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MARC  May 2006

MARC May 2006

Subject:

Re: Fwd: ANSI/NISO Z39.71 -- Holdings statements for bibliographic items

From:

John Hostage <[log in to unmask]>

Reply-To:

MARC <[log in to unmask]>

Date:

Mon, 15 May 2006 15:18:30 -0400

Content-Type:

text/plain

Parts/Attachments:

Parts/Attachments

text/plain (187 lines)

1. Area of conflict between ANSI/NISO Z39.71 and MARC 21

ANSI/NISO Z39.71 is a little inconsistent about what it calls a separate 
level and what it means by that.  In the case of day notations, it seems 
to mean nothing more than an instruction not to use a colon.  Our system 
(Aleph) accomplishes this even though the day is in a separate subfield 
in the MARC holdings format.  I don't see any need to change the format. 
  If the month were combined with the day, I don't see how prediction or 
expansion could work, and you couldn't use numeric codes for the months.

On the other hand, there is nothing to prevent you from combining the 
levels in your holdings record if you prefer, e.g.
863 ... $i 2006 $j May 12
If you're only concerned with display and not with prediction or 
expansion, it doesn't matter what you put in 853/863 $j.  The 853 could 
be (month) or (date) or whatever.  But the best solution is probably to 
program the system to recognize when it should omit the colon.

2.	Allowing for flexibility in how libraries choose to display serial 
holdings

Even though we try to follow Z39.71 as much as possible, we feel no 
qualms about displaying *item* records for serials in reverse 
chronological order.   I don't think it occurred to anyone that this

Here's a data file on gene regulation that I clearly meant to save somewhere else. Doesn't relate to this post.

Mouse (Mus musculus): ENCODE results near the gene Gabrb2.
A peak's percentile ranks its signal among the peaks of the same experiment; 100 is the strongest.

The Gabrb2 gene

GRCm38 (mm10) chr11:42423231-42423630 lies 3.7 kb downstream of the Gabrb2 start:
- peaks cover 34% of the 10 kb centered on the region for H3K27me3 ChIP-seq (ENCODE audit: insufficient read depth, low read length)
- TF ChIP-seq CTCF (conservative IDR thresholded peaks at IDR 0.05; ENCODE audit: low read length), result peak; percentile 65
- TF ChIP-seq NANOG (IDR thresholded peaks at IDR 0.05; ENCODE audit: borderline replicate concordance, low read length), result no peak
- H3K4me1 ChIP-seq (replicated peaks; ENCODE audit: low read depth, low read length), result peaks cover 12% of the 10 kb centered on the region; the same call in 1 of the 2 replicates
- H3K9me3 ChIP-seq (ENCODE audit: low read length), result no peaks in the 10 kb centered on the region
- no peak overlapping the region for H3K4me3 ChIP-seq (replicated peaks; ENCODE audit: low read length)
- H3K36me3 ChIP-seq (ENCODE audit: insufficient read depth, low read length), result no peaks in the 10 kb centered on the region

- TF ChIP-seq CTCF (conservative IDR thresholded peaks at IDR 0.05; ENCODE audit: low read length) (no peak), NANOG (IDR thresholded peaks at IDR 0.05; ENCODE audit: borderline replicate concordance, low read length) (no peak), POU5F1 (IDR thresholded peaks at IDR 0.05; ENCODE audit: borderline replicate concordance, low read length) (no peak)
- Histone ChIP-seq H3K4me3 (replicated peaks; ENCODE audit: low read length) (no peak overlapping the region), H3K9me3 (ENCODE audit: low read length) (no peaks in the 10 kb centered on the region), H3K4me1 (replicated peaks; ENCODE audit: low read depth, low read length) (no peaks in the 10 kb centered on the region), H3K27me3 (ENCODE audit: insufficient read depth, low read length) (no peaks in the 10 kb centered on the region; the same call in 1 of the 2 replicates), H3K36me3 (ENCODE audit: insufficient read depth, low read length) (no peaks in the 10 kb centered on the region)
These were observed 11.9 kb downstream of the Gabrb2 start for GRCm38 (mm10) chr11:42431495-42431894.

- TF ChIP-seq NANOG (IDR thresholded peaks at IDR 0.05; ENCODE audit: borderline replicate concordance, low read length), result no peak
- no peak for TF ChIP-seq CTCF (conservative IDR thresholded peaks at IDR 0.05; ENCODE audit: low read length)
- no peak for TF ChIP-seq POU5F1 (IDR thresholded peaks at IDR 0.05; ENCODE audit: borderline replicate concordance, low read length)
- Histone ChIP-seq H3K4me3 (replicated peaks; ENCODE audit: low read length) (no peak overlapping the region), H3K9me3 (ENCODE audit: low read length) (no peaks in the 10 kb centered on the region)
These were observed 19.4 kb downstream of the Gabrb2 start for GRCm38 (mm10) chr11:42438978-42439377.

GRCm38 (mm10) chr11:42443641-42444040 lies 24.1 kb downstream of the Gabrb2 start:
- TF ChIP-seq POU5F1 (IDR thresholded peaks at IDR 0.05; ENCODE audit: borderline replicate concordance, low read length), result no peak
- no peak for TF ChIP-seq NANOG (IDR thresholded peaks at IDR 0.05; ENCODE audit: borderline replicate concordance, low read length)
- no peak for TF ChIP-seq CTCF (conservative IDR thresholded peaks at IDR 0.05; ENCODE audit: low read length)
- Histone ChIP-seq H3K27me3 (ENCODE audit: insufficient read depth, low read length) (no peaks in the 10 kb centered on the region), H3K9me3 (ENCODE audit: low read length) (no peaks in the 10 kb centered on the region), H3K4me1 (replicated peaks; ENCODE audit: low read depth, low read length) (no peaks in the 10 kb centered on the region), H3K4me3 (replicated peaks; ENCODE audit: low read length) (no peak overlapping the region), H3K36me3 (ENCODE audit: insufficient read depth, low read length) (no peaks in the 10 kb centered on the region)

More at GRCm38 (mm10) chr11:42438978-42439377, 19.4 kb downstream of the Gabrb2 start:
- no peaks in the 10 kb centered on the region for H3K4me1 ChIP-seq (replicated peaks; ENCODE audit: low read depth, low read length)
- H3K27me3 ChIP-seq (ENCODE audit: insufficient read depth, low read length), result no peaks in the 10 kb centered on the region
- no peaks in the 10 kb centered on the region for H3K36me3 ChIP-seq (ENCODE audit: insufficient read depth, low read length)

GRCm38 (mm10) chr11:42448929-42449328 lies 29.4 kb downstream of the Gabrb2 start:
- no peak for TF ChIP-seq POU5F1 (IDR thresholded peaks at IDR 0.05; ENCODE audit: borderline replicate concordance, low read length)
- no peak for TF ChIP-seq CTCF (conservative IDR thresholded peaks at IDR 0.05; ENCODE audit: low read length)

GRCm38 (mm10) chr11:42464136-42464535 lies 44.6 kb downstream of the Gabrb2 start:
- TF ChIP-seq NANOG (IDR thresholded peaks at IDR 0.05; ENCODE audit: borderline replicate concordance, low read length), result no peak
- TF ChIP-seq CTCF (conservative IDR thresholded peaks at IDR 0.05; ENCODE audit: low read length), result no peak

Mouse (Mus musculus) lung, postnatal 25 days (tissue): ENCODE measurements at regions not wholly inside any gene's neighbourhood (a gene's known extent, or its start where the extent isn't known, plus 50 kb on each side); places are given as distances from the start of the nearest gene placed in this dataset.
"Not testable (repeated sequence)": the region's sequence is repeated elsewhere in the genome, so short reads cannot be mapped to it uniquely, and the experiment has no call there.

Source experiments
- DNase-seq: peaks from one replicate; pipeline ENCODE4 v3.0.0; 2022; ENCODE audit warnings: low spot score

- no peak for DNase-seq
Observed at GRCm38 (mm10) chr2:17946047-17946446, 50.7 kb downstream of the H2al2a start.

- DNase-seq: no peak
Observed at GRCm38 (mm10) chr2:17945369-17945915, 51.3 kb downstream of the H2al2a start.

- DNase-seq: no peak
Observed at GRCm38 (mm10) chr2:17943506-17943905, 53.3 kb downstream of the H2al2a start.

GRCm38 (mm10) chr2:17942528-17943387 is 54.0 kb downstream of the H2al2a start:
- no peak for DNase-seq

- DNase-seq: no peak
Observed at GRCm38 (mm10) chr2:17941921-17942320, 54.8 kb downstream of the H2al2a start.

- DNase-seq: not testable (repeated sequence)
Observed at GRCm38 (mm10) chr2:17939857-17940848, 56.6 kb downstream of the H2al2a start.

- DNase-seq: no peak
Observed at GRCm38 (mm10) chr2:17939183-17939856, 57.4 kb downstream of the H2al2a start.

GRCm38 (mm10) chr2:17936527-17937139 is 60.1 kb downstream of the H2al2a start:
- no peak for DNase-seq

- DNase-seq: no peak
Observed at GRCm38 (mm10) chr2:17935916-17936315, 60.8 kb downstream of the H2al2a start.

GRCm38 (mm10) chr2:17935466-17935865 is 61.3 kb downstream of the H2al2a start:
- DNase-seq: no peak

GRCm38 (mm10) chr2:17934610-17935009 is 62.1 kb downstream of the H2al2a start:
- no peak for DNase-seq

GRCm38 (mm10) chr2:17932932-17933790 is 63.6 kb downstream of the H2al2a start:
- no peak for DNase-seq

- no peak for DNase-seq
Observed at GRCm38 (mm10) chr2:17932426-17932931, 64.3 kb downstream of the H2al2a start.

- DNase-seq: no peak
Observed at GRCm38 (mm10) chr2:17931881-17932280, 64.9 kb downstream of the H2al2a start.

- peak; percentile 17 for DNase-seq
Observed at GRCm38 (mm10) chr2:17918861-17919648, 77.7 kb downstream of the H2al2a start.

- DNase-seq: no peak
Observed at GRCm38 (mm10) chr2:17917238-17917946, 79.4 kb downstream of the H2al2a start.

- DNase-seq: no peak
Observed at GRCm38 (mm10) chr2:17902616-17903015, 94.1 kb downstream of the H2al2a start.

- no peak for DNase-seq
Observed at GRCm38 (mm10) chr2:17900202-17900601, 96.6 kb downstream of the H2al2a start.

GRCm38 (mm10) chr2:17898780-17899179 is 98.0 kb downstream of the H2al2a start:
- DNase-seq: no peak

rule might apply to item records.  Serial *holdings* are usually 
displayed as compressed statements, and I can't think of any way to do 
that besides lowest to highest, earliest to latest.

3.	Additional example within Enumeration section

Agree that another example would be useful, but since the maintenance 
revision of Z39.71 is now out for ballot, I don't think there's a chance 
of such a change this time around.  However, see examples 18-19 in the 
appendix.

John Hostage


Julian Everett Allgood wrote:
> Comments on ANSI/NISO Z39.71
> 
> 1.	Area of conflict between ANSI/NISO Z39.71 and MARC 21
> 
> While it is understood that ANSI/NISO Z39.71 is primarily a standard
> addressing holdings displays and that MARC 21 represents the standard
> libraries use to record, store and exchange data, we need to be careful
> in developing instructions that may result in conflicts between the two.
> 
> In attempting to migrate NYU's holdings data in our current ILMS
> migration, NYU has encountered one such area of conflict.
> 
> In Section 5.5.5.2 addressing Dates, ANSI/NISO Z39.71 states clearly:
> 
> <snip>